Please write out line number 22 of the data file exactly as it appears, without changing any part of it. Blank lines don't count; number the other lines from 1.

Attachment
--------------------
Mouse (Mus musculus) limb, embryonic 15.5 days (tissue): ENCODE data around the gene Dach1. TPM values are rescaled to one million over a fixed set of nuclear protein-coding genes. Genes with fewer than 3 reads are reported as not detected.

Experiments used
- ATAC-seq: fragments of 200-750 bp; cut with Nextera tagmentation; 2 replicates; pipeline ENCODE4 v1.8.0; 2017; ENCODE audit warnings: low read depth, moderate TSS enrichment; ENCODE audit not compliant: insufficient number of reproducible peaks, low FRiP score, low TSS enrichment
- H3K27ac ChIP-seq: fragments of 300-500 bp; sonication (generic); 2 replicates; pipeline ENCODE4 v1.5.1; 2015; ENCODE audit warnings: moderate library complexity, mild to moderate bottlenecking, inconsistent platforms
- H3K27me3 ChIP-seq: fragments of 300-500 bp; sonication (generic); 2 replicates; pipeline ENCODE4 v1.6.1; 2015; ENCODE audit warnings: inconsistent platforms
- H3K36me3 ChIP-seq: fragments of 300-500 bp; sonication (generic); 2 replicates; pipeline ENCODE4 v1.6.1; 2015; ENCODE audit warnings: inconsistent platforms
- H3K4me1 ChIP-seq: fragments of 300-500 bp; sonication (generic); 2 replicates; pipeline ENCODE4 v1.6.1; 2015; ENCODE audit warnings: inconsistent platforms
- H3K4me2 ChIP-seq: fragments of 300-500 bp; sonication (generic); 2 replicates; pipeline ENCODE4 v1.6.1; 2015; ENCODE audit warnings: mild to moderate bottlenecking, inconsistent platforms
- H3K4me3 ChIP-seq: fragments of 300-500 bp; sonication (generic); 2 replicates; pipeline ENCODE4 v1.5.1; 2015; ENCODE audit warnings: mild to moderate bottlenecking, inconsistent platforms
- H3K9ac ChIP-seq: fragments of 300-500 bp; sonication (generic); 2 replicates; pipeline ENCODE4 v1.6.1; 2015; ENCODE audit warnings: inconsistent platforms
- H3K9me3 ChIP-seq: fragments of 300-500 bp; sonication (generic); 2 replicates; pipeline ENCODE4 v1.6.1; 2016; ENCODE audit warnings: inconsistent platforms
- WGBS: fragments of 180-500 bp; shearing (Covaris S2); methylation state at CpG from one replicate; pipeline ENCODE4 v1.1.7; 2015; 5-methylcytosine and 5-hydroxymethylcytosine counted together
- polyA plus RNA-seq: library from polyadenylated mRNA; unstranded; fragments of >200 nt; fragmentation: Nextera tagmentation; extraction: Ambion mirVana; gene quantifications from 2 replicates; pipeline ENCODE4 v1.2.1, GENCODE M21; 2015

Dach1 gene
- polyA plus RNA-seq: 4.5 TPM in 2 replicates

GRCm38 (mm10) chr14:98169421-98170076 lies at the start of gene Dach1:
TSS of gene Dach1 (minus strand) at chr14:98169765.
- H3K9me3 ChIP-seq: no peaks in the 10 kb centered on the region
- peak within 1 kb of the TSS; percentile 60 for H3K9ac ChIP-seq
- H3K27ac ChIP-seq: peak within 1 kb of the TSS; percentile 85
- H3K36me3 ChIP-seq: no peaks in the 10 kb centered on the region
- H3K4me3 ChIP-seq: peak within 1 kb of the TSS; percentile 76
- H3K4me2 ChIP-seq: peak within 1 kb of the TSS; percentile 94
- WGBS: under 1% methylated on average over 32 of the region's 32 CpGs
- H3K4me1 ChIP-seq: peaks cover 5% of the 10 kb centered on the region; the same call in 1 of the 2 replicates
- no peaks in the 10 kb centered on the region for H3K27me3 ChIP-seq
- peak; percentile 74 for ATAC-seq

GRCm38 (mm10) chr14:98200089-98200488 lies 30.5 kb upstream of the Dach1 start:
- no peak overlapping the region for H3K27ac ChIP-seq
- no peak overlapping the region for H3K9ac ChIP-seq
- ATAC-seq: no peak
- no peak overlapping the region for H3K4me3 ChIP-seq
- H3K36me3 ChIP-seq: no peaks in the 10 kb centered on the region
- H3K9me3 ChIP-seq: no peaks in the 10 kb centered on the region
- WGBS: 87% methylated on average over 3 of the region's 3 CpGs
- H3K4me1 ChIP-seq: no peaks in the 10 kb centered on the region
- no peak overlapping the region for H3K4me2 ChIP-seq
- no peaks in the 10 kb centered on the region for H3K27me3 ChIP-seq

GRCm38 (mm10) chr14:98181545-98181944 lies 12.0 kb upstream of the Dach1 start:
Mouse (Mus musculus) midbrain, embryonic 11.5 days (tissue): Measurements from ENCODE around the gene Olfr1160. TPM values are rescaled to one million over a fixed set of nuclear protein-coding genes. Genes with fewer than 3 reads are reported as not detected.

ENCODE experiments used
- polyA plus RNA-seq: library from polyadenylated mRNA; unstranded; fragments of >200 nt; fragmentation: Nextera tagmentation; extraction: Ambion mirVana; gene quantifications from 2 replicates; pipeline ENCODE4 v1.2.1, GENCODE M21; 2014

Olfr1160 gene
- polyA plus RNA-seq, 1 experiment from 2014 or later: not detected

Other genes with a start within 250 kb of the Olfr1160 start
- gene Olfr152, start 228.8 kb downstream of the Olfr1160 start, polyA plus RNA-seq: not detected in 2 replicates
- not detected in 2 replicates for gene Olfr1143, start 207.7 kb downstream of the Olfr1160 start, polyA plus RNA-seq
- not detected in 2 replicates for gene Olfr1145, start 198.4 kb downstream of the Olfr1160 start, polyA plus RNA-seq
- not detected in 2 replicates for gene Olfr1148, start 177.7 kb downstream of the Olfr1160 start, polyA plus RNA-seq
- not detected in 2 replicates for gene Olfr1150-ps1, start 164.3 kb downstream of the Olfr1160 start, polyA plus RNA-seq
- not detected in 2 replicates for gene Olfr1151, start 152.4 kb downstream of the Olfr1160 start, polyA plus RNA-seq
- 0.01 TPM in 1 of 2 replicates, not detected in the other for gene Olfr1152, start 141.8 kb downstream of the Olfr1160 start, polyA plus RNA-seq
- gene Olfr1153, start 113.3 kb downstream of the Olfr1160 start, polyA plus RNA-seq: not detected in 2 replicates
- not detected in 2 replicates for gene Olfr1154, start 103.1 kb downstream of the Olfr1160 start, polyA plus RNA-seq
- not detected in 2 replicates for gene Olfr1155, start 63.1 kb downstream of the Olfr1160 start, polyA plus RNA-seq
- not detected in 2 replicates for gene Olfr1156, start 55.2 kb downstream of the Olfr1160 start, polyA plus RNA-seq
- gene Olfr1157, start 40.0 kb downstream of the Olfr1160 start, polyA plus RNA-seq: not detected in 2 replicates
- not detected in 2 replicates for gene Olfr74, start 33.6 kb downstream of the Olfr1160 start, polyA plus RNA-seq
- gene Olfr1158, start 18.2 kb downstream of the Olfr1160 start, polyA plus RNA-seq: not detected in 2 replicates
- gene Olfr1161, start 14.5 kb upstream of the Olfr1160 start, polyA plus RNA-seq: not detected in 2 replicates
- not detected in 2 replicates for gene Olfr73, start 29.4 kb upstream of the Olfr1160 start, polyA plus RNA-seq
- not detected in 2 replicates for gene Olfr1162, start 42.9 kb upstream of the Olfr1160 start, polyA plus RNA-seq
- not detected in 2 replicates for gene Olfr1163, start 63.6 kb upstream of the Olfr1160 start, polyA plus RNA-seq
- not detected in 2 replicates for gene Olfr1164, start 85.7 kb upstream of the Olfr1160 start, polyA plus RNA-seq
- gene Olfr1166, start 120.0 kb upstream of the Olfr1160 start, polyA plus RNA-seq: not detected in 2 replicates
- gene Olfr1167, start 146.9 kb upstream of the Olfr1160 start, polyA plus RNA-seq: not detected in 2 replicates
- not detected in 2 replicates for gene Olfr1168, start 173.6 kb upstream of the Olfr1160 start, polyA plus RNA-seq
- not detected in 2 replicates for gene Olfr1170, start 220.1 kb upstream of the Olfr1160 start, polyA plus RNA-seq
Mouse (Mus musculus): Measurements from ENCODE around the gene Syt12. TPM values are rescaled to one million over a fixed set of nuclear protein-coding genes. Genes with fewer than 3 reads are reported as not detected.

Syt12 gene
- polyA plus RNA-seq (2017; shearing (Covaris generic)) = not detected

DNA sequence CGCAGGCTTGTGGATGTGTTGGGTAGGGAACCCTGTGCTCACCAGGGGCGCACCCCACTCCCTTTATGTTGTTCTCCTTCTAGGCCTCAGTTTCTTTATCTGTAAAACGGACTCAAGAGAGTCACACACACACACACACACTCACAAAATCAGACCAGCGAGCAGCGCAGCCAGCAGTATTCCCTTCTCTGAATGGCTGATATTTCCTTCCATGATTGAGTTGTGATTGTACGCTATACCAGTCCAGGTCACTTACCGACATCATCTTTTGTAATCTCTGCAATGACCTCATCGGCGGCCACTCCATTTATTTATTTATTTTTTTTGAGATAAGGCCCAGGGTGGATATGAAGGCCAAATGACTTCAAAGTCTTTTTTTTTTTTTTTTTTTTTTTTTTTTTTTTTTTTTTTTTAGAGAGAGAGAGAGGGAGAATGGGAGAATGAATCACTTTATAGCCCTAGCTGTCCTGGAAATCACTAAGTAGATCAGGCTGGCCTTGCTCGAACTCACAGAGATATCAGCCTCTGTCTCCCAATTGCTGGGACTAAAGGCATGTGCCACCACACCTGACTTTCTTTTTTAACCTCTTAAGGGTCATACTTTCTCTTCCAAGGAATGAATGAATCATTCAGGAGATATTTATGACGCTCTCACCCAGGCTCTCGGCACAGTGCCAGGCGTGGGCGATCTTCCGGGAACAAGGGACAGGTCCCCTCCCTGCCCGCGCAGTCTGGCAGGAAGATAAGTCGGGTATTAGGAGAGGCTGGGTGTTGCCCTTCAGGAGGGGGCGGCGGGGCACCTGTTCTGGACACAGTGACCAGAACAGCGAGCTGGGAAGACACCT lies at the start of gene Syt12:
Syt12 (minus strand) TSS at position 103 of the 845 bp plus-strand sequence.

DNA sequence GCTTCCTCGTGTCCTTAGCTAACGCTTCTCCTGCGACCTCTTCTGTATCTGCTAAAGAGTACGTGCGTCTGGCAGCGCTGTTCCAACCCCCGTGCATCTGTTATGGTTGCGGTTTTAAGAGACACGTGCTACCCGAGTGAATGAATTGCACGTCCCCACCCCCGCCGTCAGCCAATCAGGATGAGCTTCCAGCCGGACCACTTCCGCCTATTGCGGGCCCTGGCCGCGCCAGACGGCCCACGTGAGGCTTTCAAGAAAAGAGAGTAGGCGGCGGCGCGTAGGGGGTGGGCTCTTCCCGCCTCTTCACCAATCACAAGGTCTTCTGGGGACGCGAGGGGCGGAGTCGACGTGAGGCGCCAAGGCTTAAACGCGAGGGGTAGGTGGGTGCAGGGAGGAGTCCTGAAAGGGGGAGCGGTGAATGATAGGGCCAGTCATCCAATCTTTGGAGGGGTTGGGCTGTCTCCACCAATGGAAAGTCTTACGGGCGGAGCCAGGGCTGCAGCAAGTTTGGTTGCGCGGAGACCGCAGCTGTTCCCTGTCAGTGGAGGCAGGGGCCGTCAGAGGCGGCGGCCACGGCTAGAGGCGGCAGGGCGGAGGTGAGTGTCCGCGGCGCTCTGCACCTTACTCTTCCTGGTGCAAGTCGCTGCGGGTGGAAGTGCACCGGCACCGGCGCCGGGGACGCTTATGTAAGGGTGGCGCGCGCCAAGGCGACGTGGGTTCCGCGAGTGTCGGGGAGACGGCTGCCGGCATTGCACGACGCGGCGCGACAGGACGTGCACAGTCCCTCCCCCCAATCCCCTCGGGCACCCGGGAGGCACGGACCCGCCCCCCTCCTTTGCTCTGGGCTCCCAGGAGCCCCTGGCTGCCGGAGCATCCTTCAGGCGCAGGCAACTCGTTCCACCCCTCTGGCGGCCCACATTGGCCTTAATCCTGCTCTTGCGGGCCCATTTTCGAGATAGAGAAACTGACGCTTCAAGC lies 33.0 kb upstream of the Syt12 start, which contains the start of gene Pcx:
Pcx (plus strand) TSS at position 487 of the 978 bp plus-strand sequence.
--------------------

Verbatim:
- H3K4me3 ChIP-seq: peak within 1 kb of the TSS; percentile 76